Published on Academy of American Poets (https://poets.org)


The Way through the Woods

They shut the road through the woods
      Seventy years ago.
Weather and rain have undone it again,
      And now you would never know
There was once a road through the woods
      Before they planted the trees.
It is underneath the coppice and heath,
      And the thin anemones.
      Only the keeper sees
That, where the ring-dove broods,
      And the badgers roll at ease,
There was once a road through the woods.

Yet, if you enter the woods
      Of a summer evening late,
When the night-air cools on the trout-ringed pools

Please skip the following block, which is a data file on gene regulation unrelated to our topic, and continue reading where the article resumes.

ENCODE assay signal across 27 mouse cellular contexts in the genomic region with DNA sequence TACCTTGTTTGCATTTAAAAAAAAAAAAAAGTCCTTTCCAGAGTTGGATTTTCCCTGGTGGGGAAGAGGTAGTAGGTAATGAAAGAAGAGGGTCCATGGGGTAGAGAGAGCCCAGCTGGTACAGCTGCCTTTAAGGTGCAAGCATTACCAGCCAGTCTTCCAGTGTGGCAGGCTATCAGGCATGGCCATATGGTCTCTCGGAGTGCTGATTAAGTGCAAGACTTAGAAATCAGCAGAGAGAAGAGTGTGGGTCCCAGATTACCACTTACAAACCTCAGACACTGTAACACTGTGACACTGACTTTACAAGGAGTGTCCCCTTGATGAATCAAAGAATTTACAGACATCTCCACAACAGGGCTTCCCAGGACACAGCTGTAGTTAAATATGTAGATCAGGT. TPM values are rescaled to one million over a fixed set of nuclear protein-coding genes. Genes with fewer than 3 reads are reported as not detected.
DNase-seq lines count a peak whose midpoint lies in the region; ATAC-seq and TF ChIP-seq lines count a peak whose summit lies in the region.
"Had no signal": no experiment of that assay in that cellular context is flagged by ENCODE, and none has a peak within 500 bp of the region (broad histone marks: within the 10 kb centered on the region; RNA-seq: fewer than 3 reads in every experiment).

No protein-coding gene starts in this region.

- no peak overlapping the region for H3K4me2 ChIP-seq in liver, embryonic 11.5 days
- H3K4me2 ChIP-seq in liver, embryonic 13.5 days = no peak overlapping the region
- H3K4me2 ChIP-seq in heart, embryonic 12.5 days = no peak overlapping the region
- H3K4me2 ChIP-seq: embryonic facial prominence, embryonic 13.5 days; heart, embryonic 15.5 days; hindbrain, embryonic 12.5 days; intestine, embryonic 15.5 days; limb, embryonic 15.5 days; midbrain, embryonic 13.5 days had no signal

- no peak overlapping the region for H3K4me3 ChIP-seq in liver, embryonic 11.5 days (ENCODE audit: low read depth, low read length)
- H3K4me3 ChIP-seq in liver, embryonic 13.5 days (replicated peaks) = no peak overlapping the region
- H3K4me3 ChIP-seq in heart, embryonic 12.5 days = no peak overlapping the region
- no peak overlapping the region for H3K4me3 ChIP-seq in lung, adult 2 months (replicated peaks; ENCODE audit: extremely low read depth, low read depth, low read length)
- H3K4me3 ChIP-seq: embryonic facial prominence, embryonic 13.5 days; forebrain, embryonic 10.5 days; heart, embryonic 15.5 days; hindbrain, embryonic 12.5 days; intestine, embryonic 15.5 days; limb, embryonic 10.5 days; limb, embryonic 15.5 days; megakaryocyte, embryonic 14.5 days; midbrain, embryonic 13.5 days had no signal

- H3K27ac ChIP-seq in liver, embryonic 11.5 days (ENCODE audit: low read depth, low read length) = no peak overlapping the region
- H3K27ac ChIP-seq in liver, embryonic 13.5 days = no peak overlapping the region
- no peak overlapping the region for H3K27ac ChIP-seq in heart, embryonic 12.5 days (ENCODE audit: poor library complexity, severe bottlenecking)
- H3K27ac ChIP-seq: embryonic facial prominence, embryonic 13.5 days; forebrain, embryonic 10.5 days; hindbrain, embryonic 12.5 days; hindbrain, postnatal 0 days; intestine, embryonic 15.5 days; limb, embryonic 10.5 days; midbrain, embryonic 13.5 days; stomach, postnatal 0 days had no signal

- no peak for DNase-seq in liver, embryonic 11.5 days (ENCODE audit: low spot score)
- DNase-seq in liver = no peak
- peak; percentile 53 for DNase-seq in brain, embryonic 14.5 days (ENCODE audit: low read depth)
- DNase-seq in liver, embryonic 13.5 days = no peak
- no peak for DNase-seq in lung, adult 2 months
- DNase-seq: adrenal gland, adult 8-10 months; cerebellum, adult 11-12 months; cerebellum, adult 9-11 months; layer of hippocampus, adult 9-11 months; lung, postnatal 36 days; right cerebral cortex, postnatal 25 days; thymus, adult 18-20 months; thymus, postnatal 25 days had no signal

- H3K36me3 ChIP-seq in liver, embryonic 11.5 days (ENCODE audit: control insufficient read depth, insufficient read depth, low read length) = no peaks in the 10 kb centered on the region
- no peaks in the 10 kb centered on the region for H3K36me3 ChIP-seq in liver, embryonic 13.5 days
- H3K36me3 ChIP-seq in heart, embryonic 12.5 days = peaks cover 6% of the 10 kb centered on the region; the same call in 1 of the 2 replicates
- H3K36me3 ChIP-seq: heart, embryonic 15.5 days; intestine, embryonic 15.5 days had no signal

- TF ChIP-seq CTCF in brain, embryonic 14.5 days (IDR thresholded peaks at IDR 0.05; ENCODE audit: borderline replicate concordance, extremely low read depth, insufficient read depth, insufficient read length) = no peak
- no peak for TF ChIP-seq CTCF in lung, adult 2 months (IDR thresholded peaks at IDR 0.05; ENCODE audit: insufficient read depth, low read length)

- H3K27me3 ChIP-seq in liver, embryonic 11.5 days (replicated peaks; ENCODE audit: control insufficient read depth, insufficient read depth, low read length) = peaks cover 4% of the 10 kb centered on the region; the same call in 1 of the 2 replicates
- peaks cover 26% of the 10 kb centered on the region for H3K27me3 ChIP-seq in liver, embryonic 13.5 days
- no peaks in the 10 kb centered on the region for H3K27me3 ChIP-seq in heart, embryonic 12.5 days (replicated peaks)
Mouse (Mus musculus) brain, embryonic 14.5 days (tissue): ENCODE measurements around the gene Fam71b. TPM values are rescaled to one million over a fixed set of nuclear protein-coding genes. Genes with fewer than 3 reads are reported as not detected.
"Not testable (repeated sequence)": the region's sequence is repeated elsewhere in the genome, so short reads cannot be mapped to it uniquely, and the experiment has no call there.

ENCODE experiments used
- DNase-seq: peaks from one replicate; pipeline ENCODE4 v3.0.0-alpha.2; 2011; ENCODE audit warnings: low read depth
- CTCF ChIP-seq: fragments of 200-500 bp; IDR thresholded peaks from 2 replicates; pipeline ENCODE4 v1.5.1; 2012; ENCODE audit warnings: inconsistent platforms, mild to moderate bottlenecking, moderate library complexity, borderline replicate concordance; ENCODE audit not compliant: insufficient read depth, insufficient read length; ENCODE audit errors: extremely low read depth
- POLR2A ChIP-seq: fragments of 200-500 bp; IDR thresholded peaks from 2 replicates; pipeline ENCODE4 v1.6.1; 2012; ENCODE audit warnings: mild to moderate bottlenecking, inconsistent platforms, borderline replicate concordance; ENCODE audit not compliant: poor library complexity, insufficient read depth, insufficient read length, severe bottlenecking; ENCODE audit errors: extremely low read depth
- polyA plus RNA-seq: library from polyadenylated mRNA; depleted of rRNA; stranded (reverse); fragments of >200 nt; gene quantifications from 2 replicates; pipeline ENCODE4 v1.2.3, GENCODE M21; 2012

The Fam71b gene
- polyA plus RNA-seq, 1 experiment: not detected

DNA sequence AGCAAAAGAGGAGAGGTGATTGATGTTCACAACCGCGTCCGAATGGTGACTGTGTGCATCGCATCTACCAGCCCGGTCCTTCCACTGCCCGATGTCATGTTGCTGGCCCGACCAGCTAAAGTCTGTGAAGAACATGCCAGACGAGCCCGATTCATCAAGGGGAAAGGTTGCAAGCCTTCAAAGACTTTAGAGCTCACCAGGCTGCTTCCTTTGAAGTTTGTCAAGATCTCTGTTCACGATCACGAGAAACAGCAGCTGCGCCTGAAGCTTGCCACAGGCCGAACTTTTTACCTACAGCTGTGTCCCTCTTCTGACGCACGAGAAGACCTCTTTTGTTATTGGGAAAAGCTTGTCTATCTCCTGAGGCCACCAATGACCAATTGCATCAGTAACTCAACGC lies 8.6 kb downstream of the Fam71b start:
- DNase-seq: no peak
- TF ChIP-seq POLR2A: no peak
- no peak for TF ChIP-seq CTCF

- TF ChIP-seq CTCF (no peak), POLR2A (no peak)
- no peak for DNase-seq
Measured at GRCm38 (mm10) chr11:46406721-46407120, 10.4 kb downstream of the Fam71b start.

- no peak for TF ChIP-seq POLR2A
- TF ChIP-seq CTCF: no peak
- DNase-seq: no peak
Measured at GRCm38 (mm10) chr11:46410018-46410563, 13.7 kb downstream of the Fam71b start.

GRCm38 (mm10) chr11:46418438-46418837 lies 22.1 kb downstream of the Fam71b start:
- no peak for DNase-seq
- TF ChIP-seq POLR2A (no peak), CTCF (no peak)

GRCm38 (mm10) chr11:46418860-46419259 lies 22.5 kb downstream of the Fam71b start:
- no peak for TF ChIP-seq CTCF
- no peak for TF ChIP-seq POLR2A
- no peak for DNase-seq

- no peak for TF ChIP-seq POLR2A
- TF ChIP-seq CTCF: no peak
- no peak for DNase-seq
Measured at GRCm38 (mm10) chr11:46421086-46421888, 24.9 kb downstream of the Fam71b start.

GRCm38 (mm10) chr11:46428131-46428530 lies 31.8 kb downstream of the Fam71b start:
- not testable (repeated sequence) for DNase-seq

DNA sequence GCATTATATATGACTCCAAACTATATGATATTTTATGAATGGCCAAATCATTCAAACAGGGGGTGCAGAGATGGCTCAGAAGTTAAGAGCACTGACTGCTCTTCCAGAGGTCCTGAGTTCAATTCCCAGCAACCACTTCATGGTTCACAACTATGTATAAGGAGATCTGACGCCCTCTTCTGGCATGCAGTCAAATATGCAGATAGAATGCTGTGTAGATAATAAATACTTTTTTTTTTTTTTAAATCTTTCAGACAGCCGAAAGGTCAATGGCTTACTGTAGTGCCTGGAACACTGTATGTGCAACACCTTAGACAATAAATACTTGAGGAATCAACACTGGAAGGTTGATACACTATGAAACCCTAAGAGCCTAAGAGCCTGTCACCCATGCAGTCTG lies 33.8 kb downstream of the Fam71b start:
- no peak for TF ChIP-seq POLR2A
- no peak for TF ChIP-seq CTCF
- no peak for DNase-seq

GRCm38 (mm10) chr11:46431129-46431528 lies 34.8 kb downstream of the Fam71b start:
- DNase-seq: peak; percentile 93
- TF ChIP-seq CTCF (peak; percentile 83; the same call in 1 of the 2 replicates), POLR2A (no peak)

Where the otter whistles his mate,
(They fear not men in the woods,
      Because they see so few.)
You will hear the beat of a horse’s feet,
      And the swish of a skirt in the dew,
      Steadily cantering through
The misty solitudes,
      As though they perfectly knew
      The old lost road through the woods.
But there is no road through the woods.

Credit


This poem is in the public domain.

Author


Rudyard Kipling

Joseph Rudyard Kipling is best known for his novels The Jungle Book, The Second Jungle Book, and Kim, and his most famous poem, "If".

Source URL: https://poets.org/poem/way-through-woods